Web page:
First of all, this map shows the proportion of the population compared to the size of the country, which is an interesting additional information because it shows how unevenly the population is spread around the world and most importantly that the size of the population does not seem to be a factor in education inequality. Indeed, countries come in all sizes and colors. However, this also makes the map somewhat hard to read (we can hardly see Russia, Norway, Finland or Sweden; we cannot identify certain countries). Moreover, there is a difference between a 0.75 ratio and a completely equal one, which should have been emphasised. In Switzerland the number of schooling years is almost equal while in Pakistan there is a 2-year difference, but both countries are yellow.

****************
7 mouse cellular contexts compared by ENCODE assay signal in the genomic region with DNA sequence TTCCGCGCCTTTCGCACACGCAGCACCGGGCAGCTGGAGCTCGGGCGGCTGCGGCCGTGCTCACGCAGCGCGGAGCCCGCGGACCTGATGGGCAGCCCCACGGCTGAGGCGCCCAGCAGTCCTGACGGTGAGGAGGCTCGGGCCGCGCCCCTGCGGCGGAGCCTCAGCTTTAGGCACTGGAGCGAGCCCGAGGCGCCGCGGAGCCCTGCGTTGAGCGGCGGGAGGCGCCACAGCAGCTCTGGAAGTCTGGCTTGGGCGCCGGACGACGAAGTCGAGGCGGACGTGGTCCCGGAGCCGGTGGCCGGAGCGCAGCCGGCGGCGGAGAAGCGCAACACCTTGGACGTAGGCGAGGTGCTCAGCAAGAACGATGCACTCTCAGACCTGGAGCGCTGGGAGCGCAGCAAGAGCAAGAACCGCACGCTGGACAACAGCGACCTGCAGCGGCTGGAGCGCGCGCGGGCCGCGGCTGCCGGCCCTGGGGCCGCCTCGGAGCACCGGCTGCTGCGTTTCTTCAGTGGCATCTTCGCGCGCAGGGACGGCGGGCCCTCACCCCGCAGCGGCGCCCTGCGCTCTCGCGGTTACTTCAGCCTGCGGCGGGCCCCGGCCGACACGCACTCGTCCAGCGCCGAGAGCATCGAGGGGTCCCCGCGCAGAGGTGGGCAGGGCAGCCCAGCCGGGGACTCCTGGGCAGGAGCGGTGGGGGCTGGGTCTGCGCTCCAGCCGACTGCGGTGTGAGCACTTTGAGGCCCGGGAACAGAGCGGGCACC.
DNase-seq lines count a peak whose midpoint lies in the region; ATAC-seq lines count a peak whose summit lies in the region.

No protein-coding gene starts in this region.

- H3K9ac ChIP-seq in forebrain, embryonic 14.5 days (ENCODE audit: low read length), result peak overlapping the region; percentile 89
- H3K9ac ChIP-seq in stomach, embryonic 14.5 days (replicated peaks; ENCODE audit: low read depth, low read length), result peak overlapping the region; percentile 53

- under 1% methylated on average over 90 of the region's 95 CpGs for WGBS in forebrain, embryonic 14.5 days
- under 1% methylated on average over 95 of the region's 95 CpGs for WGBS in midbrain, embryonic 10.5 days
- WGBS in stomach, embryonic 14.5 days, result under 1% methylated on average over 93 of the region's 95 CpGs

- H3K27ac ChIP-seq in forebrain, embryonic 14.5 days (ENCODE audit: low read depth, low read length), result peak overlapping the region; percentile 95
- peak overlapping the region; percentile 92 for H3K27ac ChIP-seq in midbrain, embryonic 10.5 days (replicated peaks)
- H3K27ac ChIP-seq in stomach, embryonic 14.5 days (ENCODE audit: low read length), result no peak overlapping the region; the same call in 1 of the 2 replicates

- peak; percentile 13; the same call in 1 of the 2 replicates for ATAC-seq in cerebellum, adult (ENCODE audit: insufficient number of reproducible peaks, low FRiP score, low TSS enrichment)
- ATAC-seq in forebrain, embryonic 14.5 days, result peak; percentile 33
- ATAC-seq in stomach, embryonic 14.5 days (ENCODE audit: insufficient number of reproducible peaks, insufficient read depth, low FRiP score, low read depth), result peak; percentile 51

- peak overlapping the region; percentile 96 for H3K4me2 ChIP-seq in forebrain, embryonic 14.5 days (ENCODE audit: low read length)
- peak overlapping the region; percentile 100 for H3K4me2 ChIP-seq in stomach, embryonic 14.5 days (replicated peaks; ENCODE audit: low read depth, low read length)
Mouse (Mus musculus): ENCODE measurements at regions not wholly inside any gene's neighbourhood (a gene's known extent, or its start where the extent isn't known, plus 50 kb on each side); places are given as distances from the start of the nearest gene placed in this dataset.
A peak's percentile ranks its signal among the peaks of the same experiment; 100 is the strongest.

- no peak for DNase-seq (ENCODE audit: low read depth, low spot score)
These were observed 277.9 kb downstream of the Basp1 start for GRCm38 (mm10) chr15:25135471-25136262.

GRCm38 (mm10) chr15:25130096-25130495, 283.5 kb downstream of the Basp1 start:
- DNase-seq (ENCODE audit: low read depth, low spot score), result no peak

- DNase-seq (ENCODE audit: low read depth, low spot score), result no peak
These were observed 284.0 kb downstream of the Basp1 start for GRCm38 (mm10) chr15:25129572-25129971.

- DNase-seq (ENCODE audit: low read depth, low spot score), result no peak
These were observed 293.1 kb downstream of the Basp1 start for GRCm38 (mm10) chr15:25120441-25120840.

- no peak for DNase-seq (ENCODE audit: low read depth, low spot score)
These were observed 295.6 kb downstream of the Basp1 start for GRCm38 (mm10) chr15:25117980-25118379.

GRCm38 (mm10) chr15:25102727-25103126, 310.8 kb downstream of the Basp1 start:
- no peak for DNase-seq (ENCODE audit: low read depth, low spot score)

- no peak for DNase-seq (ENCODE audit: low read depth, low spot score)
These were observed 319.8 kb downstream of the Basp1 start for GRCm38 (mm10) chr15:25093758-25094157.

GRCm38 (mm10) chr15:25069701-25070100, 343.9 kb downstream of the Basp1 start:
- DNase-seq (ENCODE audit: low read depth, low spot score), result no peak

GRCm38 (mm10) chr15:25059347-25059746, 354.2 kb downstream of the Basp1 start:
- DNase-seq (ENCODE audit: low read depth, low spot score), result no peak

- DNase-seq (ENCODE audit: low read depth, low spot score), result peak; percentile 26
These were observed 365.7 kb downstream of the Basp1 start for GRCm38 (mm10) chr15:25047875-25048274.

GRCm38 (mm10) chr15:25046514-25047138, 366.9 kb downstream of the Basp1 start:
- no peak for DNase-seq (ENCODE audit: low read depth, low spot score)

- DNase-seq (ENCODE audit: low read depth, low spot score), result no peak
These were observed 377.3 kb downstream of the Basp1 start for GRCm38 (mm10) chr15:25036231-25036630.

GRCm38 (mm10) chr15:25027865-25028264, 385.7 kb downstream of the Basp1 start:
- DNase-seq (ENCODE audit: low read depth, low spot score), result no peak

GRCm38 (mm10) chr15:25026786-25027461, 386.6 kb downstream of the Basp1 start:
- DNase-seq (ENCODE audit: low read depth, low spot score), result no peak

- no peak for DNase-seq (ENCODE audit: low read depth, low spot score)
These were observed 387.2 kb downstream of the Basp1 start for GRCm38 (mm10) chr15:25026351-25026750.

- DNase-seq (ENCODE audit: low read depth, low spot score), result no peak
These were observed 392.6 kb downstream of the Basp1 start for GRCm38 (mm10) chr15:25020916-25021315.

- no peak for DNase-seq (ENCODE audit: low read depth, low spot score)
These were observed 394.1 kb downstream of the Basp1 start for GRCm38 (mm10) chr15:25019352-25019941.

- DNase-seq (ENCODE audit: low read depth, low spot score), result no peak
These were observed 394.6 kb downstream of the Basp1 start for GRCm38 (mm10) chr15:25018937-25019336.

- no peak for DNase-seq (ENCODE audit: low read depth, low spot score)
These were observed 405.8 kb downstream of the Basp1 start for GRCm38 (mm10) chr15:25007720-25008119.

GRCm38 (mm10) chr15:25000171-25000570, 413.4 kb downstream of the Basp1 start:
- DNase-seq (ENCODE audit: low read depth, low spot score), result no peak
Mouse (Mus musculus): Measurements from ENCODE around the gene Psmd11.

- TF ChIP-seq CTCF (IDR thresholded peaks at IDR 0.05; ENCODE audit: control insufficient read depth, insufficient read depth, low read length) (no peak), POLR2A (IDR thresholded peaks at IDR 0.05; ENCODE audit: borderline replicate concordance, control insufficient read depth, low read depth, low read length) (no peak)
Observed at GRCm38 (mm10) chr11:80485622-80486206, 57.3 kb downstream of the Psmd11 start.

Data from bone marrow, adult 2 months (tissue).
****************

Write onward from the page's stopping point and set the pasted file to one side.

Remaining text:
What we can see is that countries in Latin America, Africa or South-Eastern Asia unexpectedly have a good score (for example, Lybia, the Philippines or Brazil). This helps to rid ourselves of some stereotypes concerning gender equality around the world.
However, we must keep in mind that the ratio is not always representative of the overall state of gender equality and simply the access to education within each country, as an average of 6 years of education for both genders and an average of 15 years of education for both genders gives the same ratio, and as the education gender gap is not the only factor in gender equality. Still, it gives us an overall idea of what life an average girl in Africa, in the Middle East or in West Asia will lead: will she have a say in her future?